Exit does not and never has supported these forums.
Indeed, Exit has reported these forums over the years – when possible to hosting companies – for breach of copyright.
Sanctioned Suicide are well versed in playing cat and mouse in ensuring their site remains live.
Exit has also, in the past, written to the media (eg.BBC) to encourage them to focus on Sanctioned Suicide and use the power of the media to have them taken down, permanently. We have issued more take-down notices that we can count.
Exit continues to work hard to ensure that anyone who is in the Sanctioned Suicide forums does not also have access to the Peaceful Pill eHandbook, even if they are over 50 years.
This is why our high-security, photo ID video authentication and the mandate that one must be over the age of 50 years was instigated prior to the sale of every Peaceful Pill eHandbook.
In terms of copyright, Exit is always aggrieved when the copyright of the authors of the Peaceful Pill eHandbook is breached on any site or any public forum. This is theft.
Exit is especially annoyed when past editions of the book have found their way to the Sanctioned Suicide forums given that its members include young people.
Exit watches the Sanctioned Suicide forums daily.
Exit removes rights of access to the Peaceful Pill eHandbook as soon as we become aware that a person may be posting information from the book. Indeed, posting or sharing the contents of the eHandbook with a third party – online or offline – is a breach of our terms of sale and justification for a life ban on re-subscribing.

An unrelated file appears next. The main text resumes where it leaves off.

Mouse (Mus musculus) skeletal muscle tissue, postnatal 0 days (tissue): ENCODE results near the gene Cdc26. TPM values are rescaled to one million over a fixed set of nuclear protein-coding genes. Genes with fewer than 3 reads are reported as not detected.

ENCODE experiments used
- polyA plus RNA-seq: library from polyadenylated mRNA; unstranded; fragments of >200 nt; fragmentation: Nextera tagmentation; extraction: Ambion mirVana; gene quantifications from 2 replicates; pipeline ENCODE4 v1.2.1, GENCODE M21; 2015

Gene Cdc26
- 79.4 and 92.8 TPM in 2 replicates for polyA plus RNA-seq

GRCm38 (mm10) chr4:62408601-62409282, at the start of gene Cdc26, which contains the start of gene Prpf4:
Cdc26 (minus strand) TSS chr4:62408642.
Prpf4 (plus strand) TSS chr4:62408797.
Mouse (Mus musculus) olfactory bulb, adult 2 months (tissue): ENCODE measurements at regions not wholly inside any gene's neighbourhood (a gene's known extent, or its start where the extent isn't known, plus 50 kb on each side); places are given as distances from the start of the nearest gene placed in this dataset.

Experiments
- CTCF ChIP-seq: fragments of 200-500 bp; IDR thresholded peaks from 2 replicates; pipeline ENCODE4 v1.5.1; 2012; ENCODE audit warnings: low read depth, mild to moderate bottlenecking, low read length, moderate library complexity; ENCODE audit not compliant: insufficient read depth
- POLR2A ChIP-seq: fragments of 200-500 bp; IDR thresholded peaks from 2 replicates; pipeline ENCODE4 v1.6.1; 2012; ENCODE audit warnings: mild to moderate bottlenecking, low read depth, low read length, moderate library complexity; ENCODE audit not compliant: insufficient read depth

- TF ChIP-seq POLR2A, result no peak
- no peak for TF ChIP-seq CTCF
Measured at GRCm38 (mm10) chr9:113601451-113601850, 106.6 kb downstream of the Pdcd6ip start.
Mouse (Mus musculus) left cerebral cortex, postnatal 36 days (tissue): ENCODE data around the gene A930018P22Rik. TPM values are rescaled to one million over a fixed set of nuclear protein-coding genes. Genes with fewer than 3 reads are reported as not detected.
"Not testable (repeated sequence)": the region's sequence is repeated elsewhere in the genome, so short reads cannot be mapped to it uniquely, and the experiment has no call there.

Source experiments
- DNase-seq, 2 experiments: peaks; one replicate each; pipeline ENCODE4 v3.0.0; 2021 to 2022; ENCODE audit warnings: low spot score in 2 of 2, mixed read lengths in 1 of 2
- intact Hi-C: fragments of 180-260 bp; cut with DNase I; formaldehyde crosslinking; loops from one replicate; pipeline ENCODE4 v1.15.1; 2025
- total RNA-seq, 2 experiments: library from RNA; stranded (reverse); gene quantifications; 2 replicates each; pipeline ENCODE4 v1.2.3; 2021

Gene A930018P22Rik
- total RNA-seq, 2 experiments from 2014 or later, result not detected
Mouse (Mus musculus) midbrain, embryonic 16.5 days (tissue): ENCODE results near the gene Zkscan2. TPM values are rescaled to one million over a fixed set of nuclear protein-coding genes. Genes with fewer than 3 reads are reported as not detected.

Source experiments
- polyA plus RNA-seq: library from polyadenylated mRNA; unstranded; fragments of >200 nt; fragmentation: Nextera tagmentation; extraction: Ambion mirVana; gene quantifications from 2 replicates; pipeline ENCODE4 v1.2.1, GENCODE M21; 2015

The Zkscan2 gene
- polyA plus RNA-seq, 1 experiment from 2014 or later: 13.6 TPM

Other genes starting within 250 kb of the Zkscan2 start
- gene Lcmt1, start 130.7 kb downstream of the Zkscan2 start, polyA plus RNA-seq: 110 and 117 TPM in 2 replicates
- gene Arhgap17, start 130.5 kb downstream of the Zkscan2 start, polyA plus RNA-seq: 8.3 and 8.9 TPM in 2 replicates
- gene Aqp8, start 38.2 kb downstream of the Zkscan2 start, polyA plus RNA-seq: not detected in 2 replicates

In regard to Canadian Kenneth Law, Exit has no association or acquaintance with him. Law is not and never has been a subscriber to the Peaceful Pill eHandbook.
It is a travesty that young people are being needlessly caught up in older people’s legitimate and rightful access to end of life information.
Exit stands by our belief that older people (over 50 years) and those who are seriously ill have a basic right to the best end of life information.
A peaceful death is every (elderly and seriously ill) person’s right!
See the Exit International website for more on Exit’s Philosophy
April 30, 2023
Overcoming Impediments to MAiD Another approach?
Overcoming impediments to medically assisted dying: A signal for another approach?
This Blog was originally published in the British Medical Journal of Medical Ethics on 6 April 2023.
By Juergen Dankwort (Chapter Coordinator – Canada, Exit International)
The proposal to provide assistance with voluntary assisted dying (VAD) has grown significantly over the past two decades at an accelerating rate.
Right-to-die movement societies and organizations now number over 80 from around the world, 58 of which are members of the World Federation of Right to Die Societies.